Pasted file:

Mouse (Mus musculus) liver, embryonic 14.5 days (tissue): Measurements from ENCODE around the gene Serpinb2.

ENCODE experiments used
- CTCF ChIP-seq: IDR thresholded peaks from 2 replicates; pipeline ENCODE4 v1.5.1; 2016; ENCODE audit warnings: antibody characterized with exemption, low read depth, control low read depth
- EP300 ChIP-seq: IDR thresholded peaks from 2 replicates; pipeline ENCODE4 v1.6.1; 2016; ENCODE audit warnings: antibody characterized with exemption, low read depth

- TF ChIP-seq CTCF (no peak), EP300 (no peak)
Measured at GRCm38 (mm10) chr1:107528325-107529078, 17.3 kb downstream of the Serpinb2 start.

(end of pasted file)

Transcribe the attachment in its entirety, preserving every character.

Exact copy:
Mouse (Mus musculus) liver, embryonic 14.5 days (tissue): Measurements from ENCODE around the gene Serpinb2.

ENCODE experiments used
- CTCF ChIP-seq: IDR thresholded peaks from 2 replicates; pipeline ENCODE4 v1.5.1; 2016; ENCODE audit warnings: antibody characterized with exemption, low read depth, control low read depth
- EP300 ChIP-seq: IDR thresholded peaks from 2 replicates; pipeline ENCODE4 v1.6.1; 2016; ENCODE audit warnings: antibody characterized with exemption, low read depth

- TF ChIP-seq CTCF (no peak), EP300 (no peak)
Measured at GRCm38 (mm10) chr1:107528325-107529078, 17.3 kb downstream of the Serpinb2 start.